Similarities Between Dyscalculia and Dyslexia

* A specific learning disability
* Brain-based
* Hereditary
* Equally likely in girls and boys


The word Dyscalculia is composed of the the Greek prefix "Dys" for difficult and the Latin word "Calculare", which means "to count". Thus the word literally means difficulty counting, but in common usage today it means extreme difficulty learning or comprehending mathematics/arithmetic. Sometimes it is referred to as math dyslexia.

According to the US National Center for Learning Disabilities, it refers to a wide range of lifelong learning disabilities involving math, varies from person to person and affects people differently at different stages of life. As with reading, when basic math skills are not mastered early, more advanced math becomes extremely difficult for teens and adults. It often occurs together with dyslexia, dysgraphia and Attention Deficit Hyperactive Disorder (ADHD), though it is a separate learning disorder.

Symptoms & Signs of Dyscalculia

  • Delay demonstrating the ability to count
  • Delay in ability to perform very simple addition and subtraction
  • Slow to memorize arithmetic facts
  • Lack number-sense such as understanding immediately and intuitively that 6 is a larger number than 5
  • Difficulty using finger counting
  • Difficulty understanding place value
  • Great difficulty memorizing times tables, understanding reasoning methods and multi-step calculation procedures such as algebra
  • Anxiety while performing math and a dislike of the subject


A difference in brain function or structure in the area most related to math ability is believed to be the primary cause. Less research has been conducted on the disability than for reading disorders, but recent studies show either less grey matter or less neural activity in the 'intra-parietal sulcus', an area of the brain known to be involved in mathematical reasoning.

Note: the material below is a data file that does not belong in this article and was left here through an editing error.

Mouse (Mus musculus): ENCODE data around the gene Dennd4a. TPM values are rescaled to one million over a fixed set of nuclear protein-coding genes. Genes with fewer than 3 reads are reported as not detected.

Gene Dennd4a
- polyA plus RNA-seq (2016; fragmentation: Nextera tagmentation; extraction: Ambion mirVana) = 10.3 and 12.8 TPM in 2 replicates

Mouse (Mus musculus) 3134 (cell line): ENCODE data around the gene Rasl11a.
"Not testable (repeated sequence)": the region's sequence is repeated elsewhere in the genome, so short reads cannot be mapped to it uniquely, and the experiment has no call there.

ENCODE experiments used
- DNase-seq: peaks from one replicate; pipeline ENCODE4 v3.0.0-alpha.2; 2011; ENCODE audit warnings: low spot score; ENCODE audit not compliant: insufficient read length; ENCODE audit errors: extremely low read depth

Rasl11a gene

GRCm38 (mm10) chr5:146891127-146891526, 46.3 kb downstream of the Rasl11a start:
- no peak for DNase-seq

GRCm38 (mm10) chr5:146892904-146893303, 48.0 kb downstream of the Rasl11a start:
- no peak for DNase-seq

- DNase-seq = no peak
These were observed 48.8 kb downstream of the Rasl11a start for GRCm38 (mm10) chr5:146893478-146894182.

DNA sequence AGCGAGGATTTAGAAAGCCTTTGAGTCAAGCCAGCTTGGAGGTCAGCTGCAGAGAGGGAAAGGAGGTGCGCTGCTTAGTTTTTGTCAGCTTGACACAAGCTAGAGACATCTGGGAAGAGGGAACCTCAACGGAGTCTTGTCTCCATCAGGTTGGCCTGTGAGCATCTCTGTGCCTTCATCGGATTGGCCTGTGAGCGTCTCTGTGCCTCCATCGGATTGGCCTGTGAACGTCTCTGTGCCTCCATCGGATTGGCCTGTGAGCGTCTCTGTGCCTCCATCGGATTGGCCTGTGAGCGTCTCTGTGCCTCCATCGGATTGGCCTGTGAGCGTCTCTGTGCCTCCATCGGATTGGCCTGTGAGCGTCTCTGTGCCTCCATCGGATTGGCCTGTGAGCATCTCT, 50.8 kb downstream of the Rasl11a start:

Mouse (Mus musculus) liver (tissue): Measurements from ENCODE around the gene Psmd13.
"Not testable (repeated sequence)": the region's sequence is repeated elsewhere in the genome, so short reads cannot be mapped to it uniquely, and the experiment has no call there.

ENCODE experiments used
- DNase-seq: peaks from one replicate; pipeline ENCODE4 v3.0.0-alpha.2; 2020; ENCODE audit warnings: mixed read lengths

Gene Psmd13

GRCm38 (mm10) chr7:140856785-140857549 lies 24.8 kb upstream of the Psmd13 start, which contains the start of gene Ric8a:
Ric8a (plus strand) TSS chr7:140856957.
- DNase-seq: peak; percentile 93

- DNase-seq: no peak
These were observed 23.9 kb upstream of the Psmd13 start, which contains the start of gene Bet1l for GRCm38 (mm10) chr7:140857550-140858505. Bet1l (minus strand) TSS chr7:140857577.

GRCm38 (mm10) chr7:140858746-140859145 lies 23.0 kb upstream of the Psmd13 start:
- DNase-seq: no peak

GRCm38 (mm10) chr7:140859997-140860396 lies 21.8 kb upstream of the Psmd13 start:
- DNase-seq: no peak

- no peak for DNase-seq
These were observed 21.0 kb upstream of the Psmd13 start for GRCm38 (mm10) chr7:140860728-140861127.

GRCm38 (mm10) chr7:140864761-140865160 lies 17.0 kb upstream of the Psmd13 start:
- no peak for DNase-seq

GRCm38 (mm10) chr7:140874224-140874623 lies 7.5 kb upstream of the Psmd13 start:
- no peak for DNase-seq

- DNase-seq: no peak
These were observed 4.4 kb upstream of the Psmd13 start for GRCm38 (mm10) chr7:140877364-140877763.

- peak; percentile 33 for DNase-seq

In some cases the disorder can arise after birth, usually the result of a brain injury to the same or related regions of the brain.

Strategies for Home and School

The Latest Research

 Approximately half of those with dyscalculia have dyslexia. A July 2014 study from Oxford university suggests that a strong genetic component does link math and reading abilities

  • Talk to your school. Although standardized tests for math disabilities are not usually administered by public schools, consult with teachers and ensure that their Individualized Education Program (IEP) includes extra math help for your child
  • Private one on one home tutoring
  • Master basic skills before moving on to higher order skills. Don't try algebra before basic addition, subtraction, division and multiplication skills are mastered
  • Use multisensory math teaching methods (visual, tactile, auditory, movement)
  • Use colored pencils and graph paper instead of blank lined paper
  • Allow extra time
  • Provide lots of positive feedback and encouragement
  • Use the latest technology. Not only calculators, but online math tools and drills. For example there are many good free applications for learning multiplication tables.  See below for more detail.

Software options

Computer software for teaching math is now often better than any traditional pen and paper teaching program.  Properly designed software offers a number of advantages over traditional math teaching systems including:

  • Much lower costs (very good for parents on a budget)
  • Easy to incorporate appropriate teaching methods right into the software itself - such as teaching in step by step sequences, without progressing until mastery is achieved at each stage
  • Immediate feedback
  • Automatic adjustment of difficulty
  • Infinite patience
  • Ability for students to work independently
  • Effortless and detailed progress tracking built in
  • Reduces amount of training required to deliver a program
  • Develops keyboarding skills and computer literacy 
  • Fun! Software is often game based, making reading fun—exactly what it should be

Deciding which software application to use can be overwhelming since there are dozens available for teaching any mathematical concept, but not all are appropriate for children with learning disabilities. 

Final calculations

Dyscalculia refers to a range of learning disabilities involving math and affects people differently at different stages of life. It often occurs together with dyslexia, dysgraphia and attention deficit hyperactive disorder (ADHD), though it is a separate learning disorder. Intensive multisensory instruction and the latest software provide opportunity for struggling learners to master mathematics. 

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